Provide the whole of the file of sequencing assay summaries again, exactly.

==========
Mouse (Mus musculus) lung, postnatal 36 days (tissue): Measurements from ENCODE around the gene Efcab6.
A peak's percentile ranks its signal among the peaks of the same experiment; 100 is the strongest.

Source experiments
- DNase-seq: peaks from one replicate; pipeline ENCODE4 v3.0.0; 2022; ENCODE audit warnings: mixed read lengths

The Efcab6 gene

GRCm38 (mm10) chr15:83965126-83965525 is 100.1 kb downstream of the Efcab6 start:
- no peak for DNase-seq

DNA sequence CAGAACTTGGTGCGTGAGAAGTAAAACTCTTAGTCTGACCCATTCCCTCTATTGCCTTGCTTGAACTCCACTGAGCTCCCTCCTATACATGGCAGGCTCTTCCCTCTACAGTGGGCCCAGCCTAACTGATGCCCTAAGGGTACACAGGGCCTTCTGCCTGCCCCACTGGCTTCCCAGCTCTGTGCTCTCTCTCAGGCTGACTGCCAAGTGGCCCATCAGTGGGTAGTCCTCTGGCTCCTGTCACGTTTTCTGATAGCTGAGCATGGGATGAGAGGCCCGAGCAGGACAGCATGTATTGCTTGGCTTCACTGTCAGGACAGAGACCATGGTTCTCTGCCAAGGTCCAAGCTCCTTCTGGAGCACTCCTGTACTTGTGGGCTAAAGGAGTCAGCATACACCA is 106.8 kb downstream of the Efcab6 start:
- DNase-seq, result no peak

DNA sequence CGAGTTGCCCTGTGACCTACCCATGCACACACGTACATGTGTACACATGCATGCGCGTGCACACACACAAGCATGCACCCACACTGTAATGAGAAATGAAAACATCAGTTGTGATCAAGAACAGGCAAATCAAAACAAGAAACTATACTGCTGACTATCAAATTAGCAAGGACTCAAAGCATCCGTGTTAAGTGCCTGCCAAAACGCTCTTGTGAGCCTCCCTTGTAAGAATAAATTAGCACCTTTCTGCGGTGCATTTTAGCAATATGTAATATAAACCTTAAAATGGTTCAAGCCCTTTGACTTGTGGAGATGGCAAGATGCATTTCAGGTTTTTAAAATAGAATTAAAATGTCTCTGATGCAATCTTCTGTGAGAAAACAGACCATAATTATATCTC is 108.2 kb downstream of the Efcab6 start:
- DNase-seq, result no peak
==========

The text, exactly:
Mouse (Mus musculus) lung, postnatal 36 days (tissue): Measurements from ENCODE around the gene Efcab6.
A peak's percentile ranks its signal among the peaks of the same experiment; 100 is the strongest.

Source experiments
- DNase-seq: peaks from one replicate; pipeline ENCODE4 v3.0.0; 2022; ENCODE audit warnings: mixed read lengths

The Efcab6 gene

GRCm38 (mm10) chr15:83965126-83965525 is 100.1 kb downstream of the Efcab6 start:
- no peak for DNase-seq

DNA sequence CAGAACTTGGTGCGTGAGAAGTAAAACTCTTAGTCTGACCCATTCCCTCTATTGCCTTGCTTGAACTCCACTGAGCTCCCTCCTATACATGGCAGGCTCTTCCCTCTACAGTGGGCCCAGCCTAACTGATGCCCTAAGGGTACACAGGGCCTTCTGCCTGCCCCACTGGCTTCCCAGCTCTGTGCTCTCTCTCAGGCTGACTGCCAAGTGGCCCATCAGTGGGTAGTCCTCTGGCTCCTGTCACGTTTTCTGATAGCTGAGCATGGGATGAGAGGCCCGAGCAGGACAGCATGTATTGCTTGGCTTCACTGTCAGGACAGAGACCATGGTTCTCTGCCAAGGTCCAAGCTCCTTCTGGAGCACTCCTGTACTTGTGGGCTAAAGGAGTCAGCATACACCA is 106.8 kb downstream of the Efcab6 start:
- DNase-seq, result no peak

DNA sequence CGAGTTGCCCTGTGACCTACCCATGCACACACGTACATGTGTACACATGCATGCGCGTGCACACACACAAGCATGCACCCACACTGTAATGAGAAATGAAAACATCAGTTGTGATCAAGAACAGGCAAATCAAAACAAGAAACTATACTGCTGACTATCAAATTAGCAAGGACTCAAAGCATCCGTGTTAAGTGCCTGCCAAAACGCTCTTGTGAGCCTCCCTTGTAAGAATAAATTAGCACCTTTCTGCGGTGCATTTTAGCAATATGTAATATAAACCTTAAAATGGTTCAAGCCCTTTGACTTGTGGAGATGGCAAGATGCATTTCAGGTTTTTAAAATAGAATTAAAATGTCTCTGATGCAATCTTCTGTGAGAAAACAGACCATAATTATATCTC is 108.2 kb downstream of the Efcab6 start:
- DNase-seq, result no peak